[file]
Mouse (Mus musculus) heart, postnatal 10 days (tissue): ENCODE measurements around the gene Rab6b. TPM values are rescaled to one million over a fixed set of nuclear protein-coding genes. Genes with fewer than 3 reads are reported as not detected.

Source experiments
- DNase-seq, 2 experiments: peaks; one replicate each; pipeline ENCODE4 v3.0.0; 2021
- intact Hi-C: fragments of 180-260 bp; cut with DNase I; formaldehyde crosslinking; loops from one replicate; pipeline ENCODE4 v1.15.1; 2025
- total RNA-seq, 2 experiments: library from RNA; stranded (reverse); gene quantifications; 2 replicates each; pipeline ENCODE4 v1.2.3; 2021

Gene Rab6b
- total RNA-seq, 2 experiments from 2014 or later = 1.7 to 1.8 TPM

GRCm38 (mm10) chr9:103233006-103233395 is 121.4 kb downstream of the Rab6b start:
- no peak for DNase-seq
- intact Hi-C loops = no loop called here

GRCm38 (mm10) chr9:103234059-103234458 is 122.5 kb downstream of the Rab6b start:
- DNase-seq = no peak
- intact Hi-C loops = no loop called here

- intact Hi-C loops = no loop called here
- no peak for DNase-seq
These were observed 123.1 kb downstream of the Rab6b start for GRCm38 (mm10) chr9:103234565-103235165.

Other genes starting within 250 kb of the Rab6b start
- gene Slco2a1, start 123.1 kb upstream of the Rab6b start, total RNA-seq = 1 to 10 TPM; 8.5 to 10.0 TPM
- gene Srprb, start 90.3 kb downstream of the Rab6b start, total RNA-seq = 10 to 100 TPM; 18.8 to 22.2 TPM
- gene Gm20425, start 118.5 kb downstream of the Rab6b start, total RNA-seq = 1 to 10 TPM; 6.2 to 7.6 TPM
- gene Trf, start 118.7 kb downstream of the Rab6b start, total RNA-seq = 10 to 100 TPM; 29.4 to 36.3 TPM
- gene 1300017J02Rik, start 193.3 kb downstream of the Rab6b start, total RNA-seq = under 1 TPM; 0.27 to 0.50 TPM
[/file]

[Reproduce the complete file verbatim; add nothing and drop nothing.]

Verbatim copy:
Mouse (Mus musculus) heart, postnatal 10 days (tissue): ENCODE measurements around the gene Rab6b. TPM values are rescaled to one million over a fixed set of nuclear protein-coding genes. Genes with fewer than 3 reads are reported as not detected.

Source experiments
- DNase-seq, 2 experiments: peaks; one replicate each; pipeline ENCODE4 v3.0.0; 2021
- intact Hi-C: fragments of 180-260 bp; cut with DNase I; formaldehyde crosslinking; loops from one replicate; pipeline ENCODE4 v1.15.1; 2025
- total RNA-seq, 2 experiments: library from RNA; stranded (reverse); gene quantifications; 2 replicates each; pipeline ENCODE4 v1.2.3; 2021

Gene Rab6b
- total RNA-seq, 2 experiments from 2014 or later = 1.7 to 1.8 TPM

GRCm38 (mm10) chr9:103233006-103233395 is 121.4 kb downstream of the Rab6b start:
- no peak for DNase-seq
- intact Hi-C loops = no loop called here

GRCm38 (mm10) chr9:103234059-103234458 is 122.5 kb downstream of the Rab6b start:
- DNase-seq = no peak
- intact Hi-C loops = no loop called here

- intact Hi-C loops = no loop called here
- no peak for DNase-seq
These were observed 123.1 kb downstream of the Rab6b start for GRCm38 (mm10) chr9:103234565-103235165.

Other genes starting within 250 kb of the Rab6b start
- gene Slco2a1, start 123.1 kb upstream of the Rab6b start, total RNA-seq = 1 to 10 TPM; 8.5 to 10.0 TPM
- gene Srprb, start 90.3 kb downstream of the Rab6b start, total RNA-seq = 10 to 100 TPM; 18.8 to 22.2 TPM
- gene Gm20425, start 118.5 kb downstream of the Rab6b start, total RNA-seq = 1 to 10 TPM; 6.2 to 7.6 TPM
- gene Trf, start 118.7 kb downstream of the Rab6b start, total RNA-seq = 10 to 100 TPM; 29.4 to 36.3 TPM
- gene 1300017J02Rik, start 193.3 kb downstream of the Rab6b start, total RNA-seq = under 1 TPM; 0.27 to 0.50 TPM